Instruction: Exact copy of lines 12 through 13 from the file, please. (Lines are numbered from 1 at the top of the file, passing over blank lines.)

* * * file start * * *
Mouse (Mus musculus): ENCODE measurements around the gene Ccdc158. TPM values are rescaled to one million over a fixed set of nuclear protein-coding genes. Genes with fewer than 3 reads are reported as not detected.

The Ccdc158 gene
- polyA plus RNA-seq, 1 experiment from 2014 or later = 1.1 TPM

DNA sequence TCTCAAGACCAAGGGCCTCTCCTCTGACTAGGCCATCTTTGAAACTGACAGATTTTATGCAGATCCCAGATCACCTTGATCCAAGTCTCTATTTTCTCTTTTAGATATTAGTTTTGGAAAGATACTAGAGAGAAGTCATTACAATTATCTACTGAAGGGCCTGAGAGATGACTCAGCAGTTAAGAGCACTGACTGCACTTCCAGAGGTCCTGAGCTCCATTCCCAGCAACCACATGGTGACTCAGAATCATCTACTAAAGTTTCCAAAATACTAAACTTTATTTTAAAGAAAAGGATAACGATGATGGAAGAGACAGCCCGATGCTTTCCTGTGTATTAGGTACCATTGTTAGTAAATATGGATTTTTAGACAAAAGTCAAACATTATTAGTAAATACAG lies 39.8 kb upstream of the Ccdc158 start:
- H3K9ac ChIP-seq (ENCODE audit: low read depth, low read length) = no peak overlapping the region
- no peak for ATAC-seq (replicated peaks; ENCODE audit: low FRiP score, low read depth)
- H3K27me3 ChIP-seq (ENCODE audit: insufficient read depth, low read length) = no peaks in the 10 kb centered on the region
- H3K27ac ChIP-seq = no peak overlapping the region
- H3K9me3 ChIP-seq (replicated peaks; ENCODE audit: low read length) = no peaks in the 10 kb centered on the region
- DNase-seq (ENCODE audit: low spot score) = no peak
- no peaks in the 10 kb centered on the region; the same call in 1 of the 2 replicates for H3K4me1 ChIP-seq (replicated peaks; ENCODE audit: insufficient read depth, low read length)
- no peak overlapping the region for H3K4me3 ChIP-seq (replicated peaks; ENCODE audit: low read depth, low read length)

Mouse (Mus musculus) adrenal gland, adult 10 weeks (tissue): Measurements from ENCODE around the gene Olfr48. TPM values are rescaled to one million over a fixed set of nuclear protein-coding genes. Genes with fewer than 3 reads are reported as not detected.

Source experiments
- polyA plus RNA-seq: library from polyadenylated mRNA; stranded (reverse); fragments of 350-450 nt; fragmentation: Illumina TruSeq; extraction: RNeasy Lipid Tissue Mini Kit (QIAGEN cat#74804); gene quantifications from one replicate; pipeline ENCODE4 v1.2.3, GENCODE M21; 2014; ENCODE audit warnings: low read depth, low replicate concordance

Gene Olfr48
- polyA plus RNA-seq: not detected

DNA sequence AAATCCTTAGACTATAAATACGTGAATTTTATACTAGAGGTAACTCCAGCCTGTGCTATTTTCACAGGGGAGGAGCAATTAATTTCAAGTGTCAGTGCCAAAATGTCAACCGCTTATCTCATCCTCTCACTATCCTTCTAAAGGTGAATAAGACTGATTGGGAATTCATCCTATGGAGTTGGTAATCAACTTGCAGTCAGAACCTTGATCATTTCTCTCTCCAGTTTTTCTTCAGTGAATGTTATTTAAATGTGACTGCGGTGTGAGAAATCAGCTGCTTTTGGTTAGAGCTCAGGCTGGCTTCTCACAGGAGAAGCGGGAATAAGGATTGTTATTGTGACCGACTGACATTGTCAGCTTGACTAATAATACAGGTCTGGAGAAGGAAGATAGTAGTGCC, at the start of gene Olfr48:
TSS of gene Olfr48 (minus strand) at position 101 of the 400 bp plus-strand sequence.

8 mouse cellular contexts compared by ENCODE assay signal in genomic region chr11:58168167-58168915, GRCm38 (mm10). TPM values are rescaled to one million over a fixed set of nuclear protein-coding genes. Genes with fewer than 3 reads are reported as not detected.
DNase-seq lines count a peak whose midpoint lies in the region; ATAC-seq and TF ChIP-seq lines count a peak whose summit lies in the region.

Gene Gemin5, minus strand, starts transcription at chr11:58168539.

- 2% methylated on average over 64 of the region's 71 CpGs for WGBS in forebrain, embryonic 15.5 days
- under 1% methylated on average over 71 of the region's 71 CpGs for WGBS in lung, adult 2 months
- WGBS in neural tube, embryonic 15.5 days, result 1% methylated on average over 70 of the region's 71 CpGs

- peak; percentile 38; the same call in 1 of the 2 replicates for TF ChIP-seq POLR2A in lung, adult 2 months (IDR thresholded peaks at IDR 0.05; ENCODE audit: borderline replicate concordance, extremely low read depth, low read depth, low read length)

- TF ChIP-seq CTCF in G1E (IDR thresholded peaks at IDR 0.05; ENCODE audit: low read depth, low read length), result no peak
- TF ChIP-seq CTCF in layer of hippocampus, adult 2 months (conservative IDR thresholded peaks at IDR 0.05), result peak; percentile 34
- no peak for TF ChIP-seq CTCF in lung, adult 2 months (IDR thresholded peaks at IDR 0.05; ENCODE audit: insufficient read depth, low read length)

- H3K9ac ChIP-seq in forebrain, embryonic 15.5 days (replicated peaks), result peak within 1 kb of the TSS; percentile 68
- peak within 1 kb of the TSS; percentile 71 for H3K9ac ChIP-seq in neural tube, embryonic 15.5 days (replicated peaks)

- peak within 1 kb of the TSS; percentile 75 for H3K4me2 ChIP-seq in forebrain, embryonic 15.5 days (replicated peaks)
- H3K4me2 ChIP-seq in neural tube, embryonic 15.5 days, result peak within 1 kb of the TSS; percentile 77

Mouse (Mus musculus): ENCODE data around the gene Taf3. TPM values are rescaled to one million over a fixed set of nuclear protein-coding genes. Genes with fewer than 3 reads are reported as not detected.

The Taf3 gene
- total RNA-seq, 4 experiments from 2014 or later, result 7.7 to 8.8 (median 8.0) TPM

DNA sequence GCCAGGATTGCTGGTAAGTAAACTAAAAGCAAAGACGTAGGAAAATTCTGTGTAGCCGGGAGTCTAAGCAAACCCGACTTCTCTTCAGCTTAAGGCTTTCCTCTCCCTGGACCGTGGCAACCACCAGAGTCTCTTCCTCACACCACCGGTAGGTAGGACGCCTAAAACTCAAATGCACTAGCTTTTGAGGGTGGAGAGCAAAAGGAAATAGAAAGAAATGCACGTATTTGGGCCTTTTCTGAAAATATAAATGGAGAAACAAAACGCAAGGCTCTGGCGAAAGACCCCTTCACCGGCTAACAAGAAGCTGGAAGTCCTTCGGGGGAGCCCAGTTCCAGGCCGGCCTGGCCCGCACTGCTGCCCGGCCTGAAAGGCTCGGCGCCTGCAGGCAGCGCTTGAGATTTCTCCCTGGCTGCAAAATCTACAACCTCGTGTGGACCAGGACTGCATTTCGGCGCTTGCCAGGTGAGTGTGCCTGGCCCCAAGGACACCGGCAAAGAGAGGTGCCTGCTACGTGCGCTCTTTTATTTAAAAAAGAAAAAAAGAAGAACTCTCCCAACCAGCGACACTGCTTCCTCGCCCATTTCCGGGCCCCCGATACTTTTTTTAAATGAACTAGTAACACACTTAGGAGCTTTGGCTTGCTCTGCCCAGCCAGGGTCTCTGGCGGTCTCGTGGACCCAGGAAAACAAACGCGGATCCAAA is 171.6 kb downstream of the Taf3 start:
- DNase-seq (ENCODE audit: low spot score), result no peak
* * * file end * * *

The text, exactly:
- no peak overlapping the region for H3K4me3 ChIP-seq (replicated peaks; ENCODE audit: low read depth, low read length)

Mouse (Mus musculus) adrenal gland, adult 10 weeks (tissue): Measurements from ENCODE around the gene Olfr48. TPM values are rescaled to one million over a fixed set of nuclear protein-coding genes. Genes with fewer than 3 reads are reported as not detected.